The 87th annual Academy Awards take place Sunday. But for some, the event is more commonly known as the Oscars. What’s the difference, you ask? For viewers stumped at home, we have your answer!
The Academy Awards is an annual event put on by the Academy of Motion Pictures Art and Sciences. The academy, which ismore than 7,000 elite filmmakers and film professionals, vote on the winners for each category ahead of each year’s ceremony. Despite the show having two titles, there is actually no difference between the Oscars and the Academy Awards. Oscar is merely a nickname for the Academy Award. The official name for an academy trophy is
How did the Oscar moniker come about? While the actual history behind its origin isn’t completely clear,Margaret Herrick, the academy’s librarian and executive director, is responsible. After seeing the award for the first time, Herrick is rumored to have shared her thought that the statue resembled her Uncle Oscar. The statue — created by MGM ‘s late art director Cedric Gibbons — is actually of a “knight standing on a reel of film gripping a crusader’s sword.”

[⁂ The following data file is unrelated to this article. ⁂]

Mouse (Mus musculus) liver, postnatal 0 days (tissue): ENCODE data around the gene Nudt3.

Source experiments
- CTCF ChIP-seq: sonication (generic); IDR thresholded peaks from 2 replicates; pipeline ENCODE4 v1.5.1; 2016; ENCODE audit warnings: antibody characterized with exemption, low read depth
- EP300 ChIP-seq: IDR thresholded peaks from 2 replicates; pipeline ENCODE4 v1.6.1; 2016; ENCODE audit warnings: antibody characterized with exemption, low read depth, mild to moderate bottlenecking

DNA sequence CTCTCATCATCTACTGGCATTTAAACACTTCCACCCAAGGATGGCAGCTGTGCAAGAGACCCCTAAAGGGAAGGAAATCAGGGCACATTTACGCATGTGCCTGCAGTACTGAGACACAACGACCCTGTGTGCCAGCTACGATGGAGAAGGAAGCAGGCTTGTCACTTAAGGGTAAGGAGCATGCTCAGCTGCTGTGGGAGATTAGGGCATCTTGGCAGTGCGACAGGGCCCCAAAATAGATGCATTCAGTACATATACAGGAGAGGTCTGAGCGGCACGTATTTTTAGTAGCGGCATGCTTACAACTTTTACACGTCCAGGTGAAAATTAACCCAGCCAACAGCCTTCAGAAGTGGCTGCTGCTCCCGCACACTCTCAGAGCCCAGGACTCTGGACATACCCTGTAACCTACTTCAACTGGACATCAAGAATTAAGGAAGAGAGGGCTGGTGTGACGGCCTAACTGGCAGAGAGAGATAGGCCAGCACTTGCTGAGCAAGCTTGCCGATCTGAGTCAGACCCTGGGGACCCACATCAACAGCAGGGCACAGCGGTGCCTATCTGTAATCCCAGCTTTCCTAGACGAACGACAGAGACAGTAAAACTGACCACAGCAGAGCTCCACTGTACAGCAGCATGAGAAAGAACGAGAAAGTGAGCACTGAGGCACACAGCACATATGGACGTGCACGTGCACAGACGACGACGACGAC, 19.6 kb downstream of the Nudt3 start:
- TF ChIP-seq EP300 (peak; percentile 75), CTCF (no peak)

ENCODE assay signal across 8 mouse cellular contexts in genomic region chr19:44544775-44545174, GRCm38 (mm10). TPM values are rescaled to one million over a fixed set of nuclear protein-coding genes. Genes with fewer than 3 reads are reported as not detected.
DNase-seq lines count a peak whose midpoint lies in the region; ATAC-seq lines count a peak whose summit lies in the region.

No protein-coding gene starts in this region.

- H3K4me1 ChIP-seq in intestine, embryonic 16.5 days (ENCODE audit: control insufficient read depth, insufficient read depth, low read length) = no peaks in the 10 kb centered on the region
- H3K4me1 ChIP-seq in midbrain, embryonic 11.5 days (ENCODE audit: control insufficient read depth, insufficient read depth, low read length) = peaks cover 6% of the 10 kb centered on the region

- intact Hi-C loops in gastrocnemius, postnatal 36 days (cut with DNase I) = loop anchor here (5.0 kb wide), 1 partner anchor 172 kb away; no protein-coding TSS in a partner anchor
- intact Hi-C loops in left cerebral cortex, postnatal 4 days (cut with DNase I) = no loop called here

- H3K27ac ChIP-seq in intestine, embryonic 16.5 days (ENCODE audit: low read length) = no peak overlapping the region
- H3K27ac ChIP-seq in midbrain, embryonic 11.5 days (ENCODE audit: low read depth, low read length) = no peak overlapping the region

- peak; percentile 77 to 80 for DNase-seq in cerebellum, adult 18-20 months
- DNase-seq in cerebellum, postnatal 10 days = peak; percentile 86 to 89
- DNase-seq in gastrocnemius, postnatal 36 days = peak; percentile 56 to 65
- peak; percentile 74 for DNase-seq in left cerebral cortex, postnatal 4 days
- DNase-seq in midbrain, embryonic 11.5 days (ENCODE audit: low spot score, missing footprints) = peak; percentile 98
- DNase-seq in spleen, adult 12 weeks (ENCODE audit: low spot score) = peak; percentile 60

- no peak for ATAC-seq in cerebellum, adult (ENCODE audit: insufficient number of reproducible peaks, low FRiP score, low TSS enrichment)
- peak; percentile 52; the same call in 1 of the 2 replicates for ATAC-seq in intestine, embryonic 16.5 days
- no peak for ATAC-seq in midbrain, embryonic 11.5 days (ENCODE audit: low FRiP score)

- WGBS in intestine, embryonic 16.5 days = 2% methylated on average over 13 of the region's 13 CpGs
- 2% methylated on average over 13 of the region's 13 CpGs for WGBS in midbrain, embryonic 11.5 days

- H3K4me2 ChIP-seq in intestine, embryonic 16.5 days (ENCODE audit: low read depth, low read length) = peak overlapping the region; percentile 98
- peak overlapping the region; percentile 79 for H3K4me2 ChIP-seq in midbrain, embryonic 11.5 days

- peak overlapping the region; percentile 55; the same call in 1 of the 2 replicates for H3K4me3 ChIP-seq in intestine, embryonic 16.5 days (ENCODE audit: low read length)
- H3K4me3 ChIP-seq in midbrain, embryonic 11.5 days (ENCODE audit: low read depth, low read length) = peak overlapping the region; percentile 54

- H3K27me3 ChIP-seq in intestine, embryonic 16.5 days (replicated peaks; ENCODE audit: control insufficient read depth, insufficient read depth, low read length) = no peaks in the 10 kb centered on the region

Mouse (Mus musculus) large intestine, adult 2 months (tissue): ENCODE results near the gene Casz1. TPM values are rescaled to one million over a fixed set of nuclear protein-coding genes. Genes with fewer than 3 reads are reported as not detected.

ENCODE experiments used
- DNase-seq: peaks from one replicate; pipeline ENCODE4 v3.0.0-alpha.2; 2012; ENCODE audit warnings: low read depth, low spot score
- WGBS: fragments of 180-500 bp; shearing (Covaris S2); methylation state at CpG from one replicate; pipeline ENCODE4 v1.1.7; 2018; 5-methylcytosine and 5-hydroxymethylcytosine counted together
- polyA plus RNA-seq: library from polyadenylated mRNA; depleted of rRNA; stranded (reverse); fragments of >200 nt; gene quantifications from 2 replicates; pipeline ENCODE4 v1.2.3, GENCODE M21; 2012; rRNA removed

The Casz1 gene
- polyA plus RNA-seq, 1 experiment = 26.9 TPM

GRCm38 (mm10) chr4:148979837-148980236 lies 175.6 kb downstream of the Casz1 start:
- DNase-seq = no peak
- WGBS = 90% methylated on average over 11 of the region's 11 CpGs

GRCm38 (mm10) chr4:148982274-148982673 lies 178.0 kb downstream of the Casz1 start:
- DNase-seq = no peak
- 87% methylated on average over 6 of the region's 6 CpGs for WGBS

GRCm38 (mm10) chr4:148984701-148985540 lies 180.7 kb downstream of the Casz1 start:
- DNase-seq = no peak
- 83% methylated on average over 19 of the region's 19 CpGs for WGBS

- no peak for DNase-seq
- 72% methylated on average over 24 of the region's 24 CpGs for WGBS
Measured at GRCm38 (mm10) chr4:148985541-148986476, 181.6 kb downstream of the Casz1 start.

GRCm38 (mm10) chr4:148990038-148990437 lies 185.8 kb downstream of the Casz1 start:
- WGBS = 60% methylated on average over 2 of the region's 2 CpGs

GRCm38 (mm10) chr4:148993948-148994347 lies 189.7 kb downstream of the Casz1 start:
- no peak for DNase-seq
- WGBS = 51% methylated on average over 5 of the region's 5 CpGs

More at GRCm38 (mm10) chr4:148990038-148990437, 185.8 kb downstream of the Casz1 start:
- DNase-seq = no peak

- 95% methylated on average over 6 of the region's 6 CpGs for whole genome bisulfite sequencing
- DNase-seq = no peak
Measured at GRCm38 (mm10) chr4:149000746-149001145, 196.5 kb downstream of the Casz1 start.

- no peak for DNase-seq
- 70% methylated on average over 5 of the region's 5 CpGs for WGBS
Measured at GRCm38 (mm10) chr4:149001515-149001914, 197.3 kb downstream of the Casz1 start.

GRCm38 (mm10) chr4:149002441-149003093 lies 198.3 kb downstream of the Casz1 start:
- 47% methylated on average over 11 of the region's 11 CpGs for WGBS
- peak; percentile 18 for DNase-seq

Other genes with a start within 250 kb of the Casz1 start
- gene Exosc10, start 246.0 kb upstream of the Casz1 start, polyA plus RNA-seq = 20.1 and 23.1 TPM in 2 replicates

The term Oscar was first used by the press in an article regarding Katharine Hepburn’s best actress win for “Morning Glory” in 1934. The academy adopted the Oscar nickname several years later in 1939, a decade after holding the first show in Los Angeles in
But it’s not just the difference between the Oscars and the Academy Awards that confused film-loving audiences. During awards season, it’s common for viewers to confuse the Academy Awards with the Golden Globe Awards. While both ceremonies honor the best in film, take place in Los Angeles, have similar nominees and occur at the beginning of each year, they’re vastly different. The Golden Globes are put on by. The Globes also honors the best in television, which unlike the Academy Awards, exclusively recognizes work in film.